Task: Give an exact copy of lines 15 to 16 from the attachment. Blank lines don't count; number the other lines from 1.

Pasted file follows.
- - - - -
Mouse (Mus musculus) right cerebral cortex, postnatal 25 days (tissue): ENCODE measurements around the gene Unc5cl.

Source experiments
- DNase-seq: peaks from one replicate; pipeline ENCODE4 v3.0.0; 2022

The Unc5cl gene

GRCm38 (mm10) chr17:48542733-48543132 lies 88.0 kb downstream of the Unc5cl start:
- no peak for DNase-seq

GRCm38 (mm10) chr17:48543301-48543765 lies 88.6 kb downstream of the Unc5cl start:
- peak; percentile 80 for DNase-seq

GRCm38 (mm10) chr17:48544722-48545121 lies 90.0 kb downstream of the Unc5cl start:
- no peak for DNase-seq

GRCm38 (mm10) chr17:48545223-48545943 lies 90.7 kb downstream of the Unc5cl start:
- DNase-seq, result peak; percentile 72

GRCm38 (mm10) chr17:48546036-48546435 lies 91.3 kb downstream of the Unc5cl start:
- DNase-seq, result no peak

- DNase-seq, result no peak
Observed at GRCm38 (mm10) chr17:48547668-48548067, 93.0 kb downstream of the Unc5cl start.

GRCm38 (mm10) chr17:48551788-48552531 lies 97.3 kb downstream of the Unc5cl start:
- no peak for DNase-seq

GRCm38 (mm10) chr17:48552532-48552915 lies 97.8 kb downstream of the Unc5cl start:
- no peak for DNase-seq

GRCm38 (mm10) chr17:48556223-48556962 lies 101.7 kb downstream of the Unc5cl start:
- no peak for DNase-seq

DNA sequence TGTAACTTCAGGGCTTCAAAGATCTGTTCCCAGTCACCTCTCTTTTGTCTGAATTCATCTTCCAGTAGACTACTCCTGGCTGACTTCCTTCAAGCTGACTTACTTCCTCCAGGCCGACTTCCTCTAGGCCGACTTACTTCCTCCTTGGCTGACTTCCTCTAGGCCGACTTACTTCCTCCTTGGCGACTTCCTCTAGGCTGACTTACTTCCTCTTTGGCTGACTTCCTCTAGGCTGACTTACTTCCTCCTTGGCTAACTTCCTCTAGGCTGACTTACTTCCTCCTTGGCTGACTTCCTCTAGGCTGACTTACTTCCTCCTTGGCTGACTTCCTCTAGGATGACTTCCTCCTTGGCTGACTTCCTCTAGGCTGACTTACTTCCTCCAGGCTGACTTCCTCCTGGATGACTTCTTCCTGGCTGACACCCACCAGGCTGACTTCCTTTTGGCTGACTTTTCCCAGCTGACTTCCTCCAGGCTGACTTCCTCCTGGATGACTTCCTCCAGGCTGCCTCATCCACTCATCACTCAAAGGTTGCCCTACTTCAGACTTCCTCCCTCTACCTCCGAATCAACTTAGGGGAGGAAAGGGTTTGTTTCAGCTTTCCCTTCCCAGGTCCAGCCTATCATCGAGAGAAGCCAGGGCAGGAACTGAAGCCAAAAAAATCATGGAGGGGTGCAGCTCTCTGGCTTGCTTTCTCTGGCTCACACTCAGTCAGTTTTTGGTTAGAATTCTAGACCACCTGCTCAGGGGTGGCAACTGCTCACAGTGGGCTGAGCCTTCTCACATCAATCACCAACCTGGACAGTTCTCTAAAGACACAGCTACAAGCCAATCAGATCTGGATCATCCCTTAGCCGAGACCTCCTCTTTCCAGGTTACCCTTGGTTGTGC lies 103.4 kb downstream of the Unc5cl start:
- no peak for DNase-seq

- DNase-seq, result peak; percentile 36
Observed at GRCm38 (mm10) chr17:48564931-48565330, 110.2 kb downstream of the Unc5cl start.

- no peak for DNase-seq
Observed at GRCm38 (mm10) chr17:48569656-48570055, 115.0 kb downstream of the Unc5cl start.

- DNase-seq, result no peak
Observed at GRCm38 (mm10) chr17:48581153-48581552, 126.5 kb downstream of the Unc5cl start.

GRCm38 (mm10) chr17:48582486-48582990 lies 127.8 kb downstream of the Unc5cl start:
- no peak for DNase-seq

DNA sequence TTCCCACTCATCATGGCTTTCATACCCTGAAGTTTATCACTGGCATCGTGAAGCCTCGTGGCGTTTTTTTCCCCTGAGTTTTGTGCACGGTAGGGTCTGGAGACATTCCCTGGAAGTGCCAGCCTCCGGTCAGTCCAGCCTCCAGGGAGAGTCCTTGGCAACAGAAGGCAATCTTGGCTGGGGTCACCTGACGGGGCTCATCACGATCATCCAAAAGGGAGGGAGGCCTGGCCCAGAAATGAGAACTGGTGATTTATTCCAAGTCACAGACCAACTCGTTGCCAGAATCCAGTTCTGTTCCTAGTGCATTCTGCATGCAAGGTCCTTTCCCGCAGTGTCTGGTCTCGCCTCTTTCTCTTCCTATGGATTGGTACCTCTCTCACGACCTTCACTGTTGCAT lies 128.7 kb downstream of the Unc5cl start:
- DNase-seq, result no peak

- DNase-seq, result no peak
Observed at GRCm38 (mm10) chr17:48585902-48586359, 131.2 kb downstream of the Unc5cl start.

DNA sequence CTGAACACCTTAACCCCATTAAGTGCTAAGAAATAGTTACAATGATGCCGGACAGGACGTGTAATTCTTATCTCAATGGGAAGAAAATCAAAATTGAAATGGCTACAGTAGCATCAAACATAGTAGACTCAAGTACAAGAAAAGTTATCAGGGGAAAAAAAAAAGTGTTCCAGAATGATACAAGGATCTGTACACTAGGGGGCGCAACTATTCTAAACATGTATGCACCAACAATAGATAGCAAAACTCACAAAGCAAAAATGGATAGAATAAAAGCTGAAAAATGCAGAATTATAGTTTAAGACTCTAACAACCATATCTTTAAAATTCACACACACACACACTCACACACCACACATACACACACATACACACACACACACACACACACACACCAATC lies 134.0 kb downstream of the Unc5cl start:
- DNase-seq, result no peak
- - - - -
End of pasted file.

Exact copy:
- DNase-seq, result no peak
Observed at GRCm38 (mm10) chr17:48547668-48548067, 93.0 kb downstream of the Unc5cl start.